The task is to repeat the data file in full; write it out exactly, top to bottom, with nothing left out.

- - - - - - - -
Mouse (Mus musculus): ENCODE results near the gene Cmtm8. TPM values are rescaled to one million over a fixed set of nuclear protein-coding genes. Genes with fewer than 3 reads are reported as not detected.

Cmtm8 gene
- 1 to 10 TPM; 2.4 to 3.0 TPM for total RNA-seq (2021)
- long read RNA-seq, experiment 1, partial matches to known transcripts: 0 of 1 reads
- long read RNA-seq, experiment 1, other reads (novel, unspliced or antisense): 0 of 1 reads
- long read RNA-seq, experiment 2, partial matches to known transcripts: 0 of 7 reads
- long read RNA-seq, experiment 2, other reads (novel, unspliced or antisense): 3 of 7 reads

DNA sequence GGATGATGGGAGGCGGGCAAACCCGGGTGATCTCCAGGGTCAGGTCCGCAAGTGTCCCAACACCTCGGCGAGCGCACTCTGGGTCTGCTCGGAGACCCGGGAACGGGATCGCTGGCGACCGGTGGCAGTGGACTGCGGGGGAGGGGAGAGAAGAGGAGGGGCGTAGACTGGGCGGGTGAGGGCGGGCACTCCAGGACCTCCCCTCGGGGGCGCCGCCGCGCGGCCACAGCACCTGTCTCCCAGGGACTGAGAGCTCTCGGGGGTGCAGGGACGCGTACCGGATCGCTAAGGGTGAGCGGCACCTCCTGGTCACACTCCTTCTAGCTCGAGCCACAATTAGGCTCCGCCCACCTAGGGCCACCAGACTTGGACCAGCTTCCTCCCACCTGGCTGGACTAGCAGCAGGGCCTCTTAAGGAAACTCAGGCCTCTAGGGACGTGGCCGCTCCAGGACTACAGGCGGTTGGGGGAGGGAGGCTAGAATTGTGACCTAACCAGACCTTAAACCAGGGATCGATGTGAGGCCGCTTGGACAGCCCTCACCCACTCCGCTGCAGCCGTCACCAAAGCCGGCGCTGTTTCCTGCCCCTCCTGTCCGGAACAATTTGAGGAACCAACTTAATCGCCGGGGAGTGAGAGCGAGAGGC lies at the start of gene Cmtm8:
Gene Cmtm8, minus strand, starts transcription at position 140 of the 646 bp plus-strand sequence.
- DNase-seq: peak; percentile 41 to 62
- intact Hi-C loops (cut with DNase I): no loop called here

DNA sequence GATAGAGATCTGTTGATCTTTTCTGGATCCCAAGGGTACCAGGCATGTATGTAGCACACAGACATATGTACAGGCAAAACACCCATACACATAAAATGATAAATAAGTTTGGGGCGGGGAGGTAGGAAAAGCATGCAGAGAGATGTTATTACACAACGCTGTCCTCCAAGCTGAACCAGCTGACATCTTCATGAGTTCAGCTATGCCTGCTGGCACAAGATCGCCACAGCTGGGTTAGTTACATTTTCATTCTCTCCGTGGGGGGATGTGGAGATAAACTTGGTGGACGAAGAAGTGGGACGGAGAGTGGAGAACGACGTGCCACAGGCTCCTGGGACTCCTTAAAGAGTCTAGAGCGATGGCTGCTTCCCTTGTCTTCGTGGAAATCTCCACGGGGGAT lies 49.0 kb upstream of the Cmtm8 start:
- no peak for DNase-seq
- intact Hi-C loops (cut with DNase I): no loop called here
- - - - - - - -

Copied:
Mouse (Mus musculus): ENCODE results near the gene Cmtm8. TPM values are rescaled to one million over a fixed set of nuclear protein-coding genes. Genes with fewer than 3 reads are reported as not detected.

Cmtm8 gene
- 1 to 10 TPM; 2.4 to 3.0 TPM for total RNA-seq (2021)
- long read RNA-seq, experiment 1, partial matches to known transcripts: 0 of 1 reads
- long read RNA-seq, experiment 1, other reads (novel, unspliced or antisense): 0 of 1 reads
- long read RNA-seq, experiment 2, partial matches to known transcripts: 0 of 7 reads
- long read RNA-seq, experiment 2, other reads (novel, unspliced or antisense): 3 of 7 reads

DNA sequence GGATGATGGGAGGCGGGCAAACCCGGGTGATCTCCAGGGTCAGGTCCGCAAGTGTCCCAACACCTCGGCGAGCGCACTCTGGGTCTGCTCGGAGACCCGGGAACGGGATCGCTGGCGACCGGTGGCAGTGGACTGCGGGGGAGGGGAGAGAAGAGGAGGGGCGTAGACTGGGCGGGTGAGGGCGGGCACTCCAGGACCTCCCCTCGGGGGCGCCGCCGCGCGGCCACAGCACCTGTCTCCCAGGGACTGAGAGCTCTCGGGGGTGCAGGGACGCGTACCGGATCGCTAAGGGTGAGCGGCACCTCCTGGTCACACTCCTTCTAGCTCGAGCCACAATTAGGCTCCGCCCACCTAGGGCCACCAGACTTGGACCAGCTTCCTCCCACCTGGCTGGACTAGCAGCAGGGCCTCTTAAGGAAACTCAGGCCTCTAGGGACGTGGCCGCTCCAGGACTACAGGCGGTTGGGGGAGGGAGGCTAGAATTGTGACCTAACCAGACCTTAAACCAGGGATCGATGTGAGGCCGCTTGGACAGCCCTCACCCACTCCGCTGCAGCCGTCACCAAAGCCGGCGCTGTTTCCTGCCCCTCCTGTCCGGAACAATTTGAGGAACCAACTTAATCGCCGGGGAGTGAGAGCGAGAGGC lies at the start of gene Cmtm8:
Gene Cmtm8, minus strand, starts transcription at position 140 of the 646 bp plus-strand sequence.
- DNase-seq: peak; percentile 41 to 62
- intact Hi-C loops (cut with DNase I): no loop called here

DNA sequence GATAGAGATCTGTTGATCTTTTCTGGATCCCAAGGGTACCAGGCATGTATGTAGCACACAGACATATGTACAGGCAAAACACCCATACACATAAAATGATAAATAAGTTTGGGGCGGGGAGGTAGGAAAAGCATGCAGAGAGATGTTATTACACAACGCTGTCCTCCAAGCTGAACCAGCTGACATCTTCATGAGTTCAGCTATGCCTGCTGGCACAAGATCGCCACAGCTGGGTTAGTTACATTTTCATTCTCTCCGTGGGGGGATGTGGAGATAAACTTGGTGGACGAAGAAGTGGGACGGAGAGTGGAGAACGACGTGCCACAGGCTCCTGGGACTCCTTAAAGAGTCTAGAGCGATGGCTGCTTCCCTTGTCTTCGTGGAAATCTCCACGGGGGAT lies 49.0 kb upstream of the Cmtm8 start:
- no peak for DNase-seq
- intact Hi-C loops (cut with DNase I): no loop called here